We thank Dr. Dahari and colleagues for their interest in our study and in the new approach we used to determine the half-life of circulating hepatitis B virions. Only recently have intracellular estimates of hepatitis B virus (HBV) been available in patients.1, 2 Before then, and frequently now, HBV DNA levels in serum have been the sole reflection of viral production from infected hepatocytes. It is therefore understandable that the mathematical models used to estimate HBV clearance dynamics have been based on observed HBV DNA levels and unobserved numbers of infected hepatocytes,3, 4 and have been equivalent in form to models used in very different infections such as human immunodeficiency virus (HIV).5
Mathematical models should be constructed to balance knowledge of the replication cycle of the infection with the availability of data to underpin them. Now that more detailed data is available on HBV infection, it is sensible not to ignore it. Our model is a simple extension of those previous models but where levels of intracellular HBV DNA, which was available from liver biopsies of chronically HBV-infected individuals,6 was also included.
HBV has an interesting replication cycle.7 Reverse transcriptase inhibitors such as lamivudine act at very different points of the infection cycle for HBV in comparison to HIV. In HIV, lamivudine inhibits infection of a cell, whereas in HBV it has no effect on infection of a hepatocyte, but rather hinders the generation of mature double-stranded HBV DNA–containing capsids within the cytoplasm of previously infected cells. Moreover, the application of these drugs does not impact on the export of the pool of mature encapsidated double-stranded HBV DNA that was present within infected cells before the application of these drugs.7 Previous models of HBV dynamics have estimated the half-life of HBV virions from the first phase of decaying levels of HBV DNA in serum after the application of inhibitory drugs, at which time HBV particles are still being exported from the diminishing pool of intracellular HBV DNA.8 That none of the studies referenced by Dahari et al.9 produce estimates of HBV virion half-lives consistent with our own is not surprising given that using this approach they have been mainly estimating the export rate of preformed intracellular HBV DNA instead.
Our analysis of chronically infected individuals shows a surprising range of virion half-lives where these were strongly correlated with HBV DNA levels in serum.6 This correlation was not an artefact of our procedure, because the same calculations performed using immunodeficient urokinase plasminogen activator chimera mice failed to exhibit this same correlation. That these mice lacked a specific immune response to HBV, and did not exhibit fast virion clearance rates, strongly suggests that in chronically HBV-infected individuals displaying low viremia and lower virion productivity,10 the immune system is more capable of efficiently removing circulating virions.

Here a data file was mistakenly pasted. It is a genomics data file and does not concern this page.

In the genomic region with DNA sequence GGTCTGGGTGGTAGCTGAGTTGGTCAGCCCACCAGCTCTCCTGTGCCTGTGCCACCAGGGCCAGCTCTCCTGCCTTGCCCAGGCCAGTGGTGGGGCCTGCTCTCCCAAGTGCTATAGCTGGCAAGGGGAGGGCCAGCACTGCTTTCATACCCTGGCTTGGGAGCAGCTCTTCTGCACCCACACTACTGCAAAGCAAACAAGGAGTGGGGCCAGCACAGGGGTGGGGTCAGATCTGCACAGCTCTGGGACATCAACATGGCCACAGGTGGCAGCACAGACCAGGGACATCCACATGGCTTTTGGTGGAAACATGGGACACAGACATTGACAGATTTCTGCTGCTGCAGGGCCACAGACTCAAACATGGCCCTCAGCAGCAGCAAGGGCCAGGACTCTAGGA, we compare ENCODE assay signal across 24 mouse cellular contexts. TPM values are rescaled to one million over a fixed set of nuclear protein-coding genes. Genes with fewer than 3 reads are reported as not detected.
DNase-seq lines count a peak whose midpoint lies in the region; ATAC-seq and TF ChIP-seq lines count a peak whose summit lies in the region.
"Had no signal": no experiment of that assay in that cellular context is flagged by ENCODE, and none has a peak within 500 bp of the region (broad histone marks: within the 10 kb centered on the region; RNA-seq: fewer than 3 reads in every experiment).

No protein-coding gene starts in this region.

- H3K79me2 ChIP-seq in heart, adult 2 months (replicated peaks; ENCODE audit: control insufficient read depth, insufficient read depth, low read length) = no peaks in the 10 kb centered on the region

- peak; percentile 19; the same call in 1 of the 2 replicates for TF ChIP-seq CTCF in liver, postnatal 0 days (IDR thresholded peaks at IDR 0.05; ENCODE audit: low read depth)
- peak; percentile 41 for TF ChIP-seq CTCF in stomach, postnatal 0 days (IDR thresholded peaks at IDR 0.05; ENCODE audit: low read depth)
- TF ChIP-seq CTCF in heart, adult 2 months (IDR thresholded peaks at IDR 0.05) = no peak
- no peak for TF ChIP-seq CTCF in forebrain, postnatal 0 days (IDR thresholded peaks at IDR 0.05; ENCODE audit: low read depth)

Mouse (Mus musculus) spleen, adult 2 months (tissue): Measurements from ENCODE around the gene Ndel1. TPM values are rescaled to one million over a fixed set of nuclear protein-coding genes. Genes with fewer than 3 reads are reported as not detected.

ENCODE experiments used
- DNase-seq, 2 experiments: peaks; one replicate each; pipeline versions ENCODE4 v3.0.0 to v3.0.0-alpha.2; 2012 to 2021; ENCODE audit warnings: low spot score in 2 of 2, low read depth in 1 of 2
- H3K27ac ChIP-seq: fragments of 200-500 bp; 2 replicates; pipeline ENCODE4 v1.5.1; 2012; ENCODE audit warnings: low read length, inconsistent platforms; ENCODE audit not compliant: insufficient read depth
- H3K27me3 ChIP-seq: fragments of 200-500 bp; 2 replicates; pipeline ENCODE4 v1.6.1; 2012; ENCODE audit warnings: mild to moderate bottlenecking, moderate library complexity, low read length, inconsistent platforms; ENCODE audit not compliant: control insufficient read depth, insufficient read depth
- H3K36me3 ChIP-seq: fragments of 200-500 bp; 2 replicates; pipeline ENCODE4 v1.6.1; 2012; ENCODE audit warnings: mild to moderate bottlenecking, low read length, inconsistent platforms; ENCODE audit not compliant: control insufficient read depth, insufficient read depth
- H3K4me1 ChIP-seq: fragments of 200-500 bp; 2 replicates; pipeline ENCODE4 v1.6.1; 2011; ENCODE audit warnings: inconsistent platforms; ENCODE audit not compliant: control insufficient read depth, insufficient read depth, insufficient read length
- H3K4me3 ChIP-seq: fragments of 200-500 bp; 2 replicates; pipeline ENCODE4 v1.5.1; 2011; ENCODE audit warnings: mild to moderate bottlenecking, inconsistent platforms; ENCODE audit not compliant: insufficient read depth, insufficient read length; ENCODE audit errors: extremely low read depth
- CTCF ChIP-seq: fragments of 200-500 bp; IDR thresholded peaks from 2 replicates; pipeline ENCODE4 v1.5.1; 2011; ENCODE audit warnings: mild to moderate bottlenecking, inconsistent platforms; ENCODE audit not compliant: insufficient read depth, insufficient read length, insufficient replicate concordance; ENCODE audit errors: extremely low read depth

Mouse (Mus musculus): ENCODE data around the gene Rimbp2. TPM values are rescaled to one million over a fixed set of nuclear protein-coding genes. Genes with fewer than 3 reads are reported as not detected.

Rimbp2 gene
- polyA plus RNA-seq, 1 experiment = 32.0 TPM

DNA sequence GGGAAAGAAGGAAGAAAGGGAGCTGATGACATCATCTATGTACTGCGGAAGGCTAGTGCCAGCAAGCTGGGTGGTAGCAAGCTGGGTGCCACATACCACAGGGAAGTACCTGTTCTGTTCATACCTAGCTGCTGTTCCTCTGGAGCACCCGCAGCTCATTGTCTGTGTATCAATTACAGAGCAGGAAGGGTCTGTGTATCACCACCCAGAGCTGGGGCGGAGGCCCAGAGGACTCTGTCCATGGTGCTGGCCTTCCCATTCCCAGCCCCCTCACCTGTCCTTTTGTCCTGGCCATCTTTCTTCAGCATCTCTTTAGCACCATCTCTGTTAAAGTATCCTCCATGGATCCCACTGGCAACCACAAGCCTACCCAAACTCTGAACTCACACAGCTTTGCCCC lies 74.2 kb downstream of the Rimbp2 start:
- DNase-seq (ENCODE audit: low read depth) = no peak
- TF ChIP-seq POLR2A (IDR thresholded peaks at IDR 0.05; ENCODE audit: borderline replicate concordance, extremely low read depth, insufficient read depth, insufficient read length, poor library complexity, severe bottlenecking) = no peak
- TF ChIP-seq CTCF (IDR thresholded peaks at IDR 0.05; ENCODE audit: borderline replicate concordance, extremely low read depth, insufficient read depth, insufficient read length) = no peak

However, Dahari et al. raise several valid points. The very fast half-life estimates we obtain in treatment-naïve low viremic patients would be expected to lead to infection clearance.6 The fact that this usually does not occur is mainly due to the presence of the stable viral template, covalently closed circular DNA molecules present in hepatocyte nuclei, which guarantee viral persistence in infected hepatocytes. Furthermore, clearance of virions in serum does not necessarily reflect inhibition of replication in the liver, and this is supported by observations that HBV-specific CD8+ T cells are dysfunctional in chronically infected individuals.11 It is plausible that clearance of circulating virions in individuals undergoing antiviral therapy does not change dramatically and that clearance kinetics may still be slower compared to treatment-naïve patients with similarly low viral titers. Determination of circulating HBV half-life in patients treated with polymerase inhibitors using both intrahepatic and serological measurements may be an important next step.
We do not know why a similarly fast virion half-life should not exist in other viral infections such as HIV and hepatitis C virus. Acute infection is never cleared for HIV, sometimes for hepatitis C virus, and often for HBV in immunocompetent individuals and the magnitude of effect of neutralizing antibodies may reflect this. Given the complex processes involved, we entirely agree that HBV dynamics should be further investigated comparing different approaches, using both clinical studies as well as experimental infection models.